Thursday, November 14, 2013

Jungles of the Mostly Unknown

There are a lot of cheerleader-style inspirational memes floating around the interwebz extolling thr virtues of the "autism parent".

Most of these make me smile and have even pushed me to persevere in rough times. But every so often, these happy messages cross a line with me because while the message may seem positive and empowering, sometimes they do so at the expense of empowering our children.

There are two main messages that I take issue with:

1) I am the only "expert" on my child/I am my child's best advocate types


2) I am my non-verbal child's "voice".

These are two ideas that, while altogether pleasant as far as catch phrases go, have deeper implications that concern me.

Why, you ask?

Because we would never make that claim about another human being that wasn't disabled.

I would never say: "I am the expert on my husband." This would imply that I know him better than he knows himself. It would also imply that I am omnisciently aware of his thoughts, opinions and beliefs- many of which he has not necessarily shared with me.

Don't get me wrong. I know my child. Really well. Way better than some doctor off the street who has seen him for an hour total.

But I only "know" what I am shown. No one has access to the inner mind and soul of another human being.

I know that Sammie is resistant to new foods. I know that this is often because of sensory issues like texture. But I also know that I make a lot of assumptions about what he experiences based on what I see.

Only Sammie knows what it is to be Sammie.

The only "expert" on my child is himself.

Likewise with being his "best advocate". I may well be the most well positioned to advocate on his behalf, but I am a poor substitute at best for what he could (and does!) accomplish as a self advocate.

Sammie knows what he needs. He just doesn't currently know how to put these needs into words and phrases that our social institutions understand. So he turns to me to act as his interpreter. And I do the best I can to translate his language into English (or more accurately into 'policy'). But, as is often the case with parents of non-verbal children, a lot of this winds up feeling a lot more like incovering some ancient lost language than it does like actual translation. I speak "Sammie" but it isn't my mother tongue.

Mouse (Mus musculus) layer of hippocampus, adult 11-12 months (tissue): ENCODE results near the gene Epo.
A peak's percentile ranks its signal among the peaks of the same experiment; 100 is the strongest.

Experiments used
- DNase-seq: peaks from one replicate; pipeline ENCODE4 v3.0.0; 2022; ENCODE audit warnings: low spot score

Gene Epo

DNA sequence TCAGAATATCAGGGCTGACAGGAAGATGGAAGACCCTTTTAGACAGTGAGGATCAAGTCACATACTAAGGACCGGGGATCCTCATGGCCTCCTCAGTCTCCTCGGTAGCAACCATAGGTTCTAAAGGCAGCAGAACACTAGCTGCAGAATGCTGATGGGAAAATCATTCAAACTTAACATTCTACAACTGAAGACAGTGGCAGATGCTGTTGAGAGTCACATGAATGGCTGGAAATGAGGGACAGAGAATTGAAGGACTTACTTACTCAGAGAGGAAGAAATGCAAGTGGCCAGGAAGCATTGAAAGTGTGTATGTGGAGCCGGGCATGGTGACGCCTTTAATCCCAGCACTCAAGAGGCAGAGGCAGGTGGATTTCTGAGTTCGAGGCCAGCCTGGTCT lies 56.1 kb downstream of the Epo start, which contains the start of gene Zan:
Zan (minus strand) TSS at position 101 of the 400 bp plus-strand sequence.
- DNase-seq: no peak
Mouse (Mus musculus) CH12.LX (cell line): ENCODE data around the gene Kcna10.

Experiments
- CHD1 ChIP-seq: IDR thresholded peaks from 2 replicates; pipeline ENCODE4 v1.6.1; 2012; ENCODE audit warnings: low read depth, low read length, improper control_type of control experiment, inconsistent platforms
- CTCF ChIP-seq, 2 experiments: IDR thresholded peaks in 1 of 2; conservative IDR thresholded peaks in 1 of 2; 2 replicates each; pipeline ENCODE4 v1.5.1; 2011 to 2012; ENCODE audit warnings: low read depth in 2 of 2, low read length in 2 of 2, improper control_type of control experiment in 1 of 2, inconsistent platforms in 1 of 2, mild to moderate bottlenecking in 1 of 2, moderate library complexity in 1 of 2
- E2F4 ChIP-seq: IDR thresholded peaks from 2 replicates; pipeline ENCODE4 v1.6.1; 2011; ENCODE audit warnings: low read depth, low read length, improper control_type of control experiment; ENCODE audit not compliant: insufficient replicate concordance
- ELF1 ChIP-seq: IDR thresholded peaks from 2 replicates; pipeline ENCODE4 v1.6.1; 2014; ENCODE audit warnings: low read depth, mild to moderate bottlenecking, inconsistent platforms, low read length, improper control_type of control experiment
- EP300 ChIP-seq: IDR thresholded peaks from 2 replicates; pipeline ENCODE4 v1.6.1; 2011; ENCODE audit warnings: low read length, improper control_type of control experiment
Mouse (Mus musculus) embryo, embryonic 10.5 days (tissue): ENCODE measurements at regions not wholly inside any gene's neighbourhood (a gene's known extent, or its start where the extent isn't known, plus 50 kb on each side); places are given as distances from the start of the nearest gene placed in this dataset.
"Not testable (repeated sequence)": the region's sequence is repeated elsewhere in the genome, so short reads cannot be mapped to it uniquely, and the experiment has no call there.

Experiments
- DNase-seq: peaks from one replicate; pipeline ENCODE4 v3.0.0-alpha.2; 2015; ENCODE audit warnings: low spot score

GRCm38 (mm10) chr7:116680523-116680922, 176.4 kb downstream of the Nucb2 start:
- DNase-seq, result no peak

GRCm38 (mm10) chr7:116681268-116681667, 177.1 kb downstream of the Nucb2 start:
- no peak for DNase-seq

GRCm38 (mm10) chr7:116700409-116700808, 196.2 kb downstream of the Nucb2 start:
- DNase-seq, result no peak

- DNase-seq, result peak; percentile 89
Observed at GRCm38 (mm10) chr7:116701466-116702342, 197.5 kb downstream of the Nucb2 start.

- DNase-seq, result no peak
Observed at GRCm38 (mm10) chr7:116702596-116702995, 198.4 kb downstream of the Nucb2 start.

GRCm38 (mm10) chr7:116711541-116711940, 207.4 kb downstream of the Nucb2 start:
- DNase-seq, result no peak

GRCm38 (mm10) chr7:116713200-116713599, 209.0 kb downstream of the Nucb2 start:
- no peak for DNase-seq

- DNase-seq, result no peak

Which leads me to my major beef:

I am NOT Sammie's voice.

As mysterious as his language may be, it is there. Sammie speaks, in a variety of ways, and his voice is very clear if you know how to listen.

To claim to be speak for someone else without having rhe ability to ask them a) for their permission and b) if your interpretation is correct strikes me as condescending and arrogant at best.

As "autism parents", we do ourselves no favours by pretending to have all the answers. Moreover, when our children hear these types of statements, what they are hearing is that who they are is only as important as who we think they are. We strip them of their individuality and sense of self determination, two of the most important qualities they have.

I have always thought, and will continue to think of myself as a tour guide, leading others through the wild safari that is Sammie's world. I have a road map, but it is still largely new terrain. It's a foreign land, and is sometimes scary, but it is always an exciting adventure into the "mostly unknown".

But he remains the King of his jungle.  ;)

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